Theory X and Theory Y

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Theory X and Theory Y, developed by Douglas McGregor, grew out of opposition towards classical management methods. Classical management theorists, such as Fredrick Taylor, focused on scientific training and efficiency and did not account for personal and behavioral issues, such as management styles or job satisfaction. McGregor saw these deficiencies in the classical school of management which lead him to develop a theory of management that would factor the importance of the individual worker. If a manager could tap into the feelings and attitudes of their workers, then the manager would be able increase their employee’s motivation which would then increase production. McGregor’s theory viewed the employee as a person and not as a machine as classical theorists did, and because the employee will receive more personal attention, he/she will become more satisfied with his/her own work, and according to McGregor, production would then be increased (Barnett).

McGregor developed his theory and published it in his book “The Human Side of Enterprise” in 1960 where he stated that classical theorists viewed employees as essentially having negative attitudes towards their jobs; this negative attitude was the basis for McGregor’s Theory X behaviors. Theory X had three main assumptions about workers and managers. First, McGregor suggested that employees dislike work and will avoid working whenever possible. Next, because workers dislike doing work, manager and supervisors must force them to work with the threat of punishment. The worker will then perform the duties with moderate effort which will barely drag the organization towards the pursuit of its goals. Finally, McGregor states that workers would play a passive role within the organizat...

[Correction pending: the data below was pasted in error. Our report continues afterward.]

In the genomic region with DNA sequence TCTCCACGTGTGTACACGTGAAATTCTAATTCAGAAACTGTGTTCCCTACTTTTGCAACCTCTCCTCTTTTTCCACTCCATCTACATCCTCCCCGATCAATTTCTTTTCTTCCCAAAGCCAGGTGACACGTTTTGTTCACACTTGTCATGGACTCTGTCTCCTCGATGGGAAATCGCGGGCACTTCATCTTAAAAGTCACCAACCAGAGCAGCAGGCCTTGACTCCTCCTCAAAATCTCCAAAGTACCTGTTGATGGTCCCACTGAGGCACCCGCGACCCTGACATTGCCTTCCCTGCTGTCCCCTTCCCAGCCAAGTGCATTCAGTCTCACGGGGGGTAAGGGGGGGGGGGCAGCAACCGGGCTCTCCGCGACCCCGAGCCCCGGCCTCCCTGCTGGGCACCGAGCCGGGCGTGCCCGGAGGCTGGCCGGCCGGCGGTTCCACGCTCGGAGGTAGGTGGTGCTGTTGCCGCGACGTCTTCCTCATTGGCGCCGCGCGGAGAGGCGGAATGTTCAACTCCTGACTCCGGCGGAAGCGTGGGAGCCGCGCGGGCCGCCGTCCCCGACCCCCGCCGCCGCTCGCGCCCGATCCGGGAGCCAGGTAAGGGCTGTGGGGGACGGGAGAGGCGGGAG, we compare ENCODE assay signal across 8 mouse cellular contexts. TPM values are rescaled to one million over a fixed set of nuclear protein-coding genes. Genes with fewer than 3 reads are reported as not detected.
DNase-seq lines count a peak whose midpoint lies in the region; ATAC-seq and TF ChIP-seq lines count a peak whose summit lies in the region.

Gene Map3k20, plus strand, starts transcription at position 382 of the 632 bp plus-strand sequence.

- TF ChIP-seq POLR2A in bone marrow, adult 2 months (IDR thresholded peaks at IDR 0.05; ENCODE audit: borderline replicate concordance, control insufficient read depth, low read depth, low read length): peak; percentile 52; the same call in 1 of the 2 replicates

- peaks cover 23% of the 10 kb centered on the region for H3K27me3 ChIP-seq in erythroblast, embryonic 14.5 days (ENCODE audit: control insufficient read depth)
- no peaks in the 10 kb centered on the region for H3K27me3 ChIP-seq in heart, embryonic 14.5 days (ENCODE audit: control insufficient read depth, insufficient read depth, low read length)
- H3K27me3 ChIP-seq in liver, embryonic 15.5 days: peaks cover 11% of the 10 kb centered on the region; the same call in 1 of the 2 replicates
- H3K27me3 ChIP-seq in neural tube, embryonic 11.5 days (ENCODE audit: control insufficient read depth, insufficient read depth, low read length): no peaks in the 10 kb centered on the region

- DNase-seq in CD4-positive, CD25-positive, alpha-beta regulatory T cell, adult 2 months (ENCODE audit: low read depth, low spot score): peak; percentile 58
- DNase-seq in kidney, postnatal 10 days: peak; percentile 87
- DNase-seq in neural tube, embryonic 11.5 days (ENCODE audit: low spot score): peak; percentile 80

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...ok at the elements of a good theory when criticizing McGregor’s theory X and Y. They will illustrate why the theory is valid and determine what value the theory may have in practice. There are a number of elements to a good theory and determining how they apply to McGregor’s Theory of X and Y will give us a better understanding of the theories usefulness to organizations in the present and future.

McGregor’s theory certainly has face validity because the theory is logical. There are clearly managers that identify with the approaches outlined by theory X and Y. Both styles have advantages and disadvantages but it is pretty much universally agreed that both make sense at the very least. Considering that this theory has been around for fifty years and is still used in courses of all levels it definitely has value when it comes to teaching about management styles.
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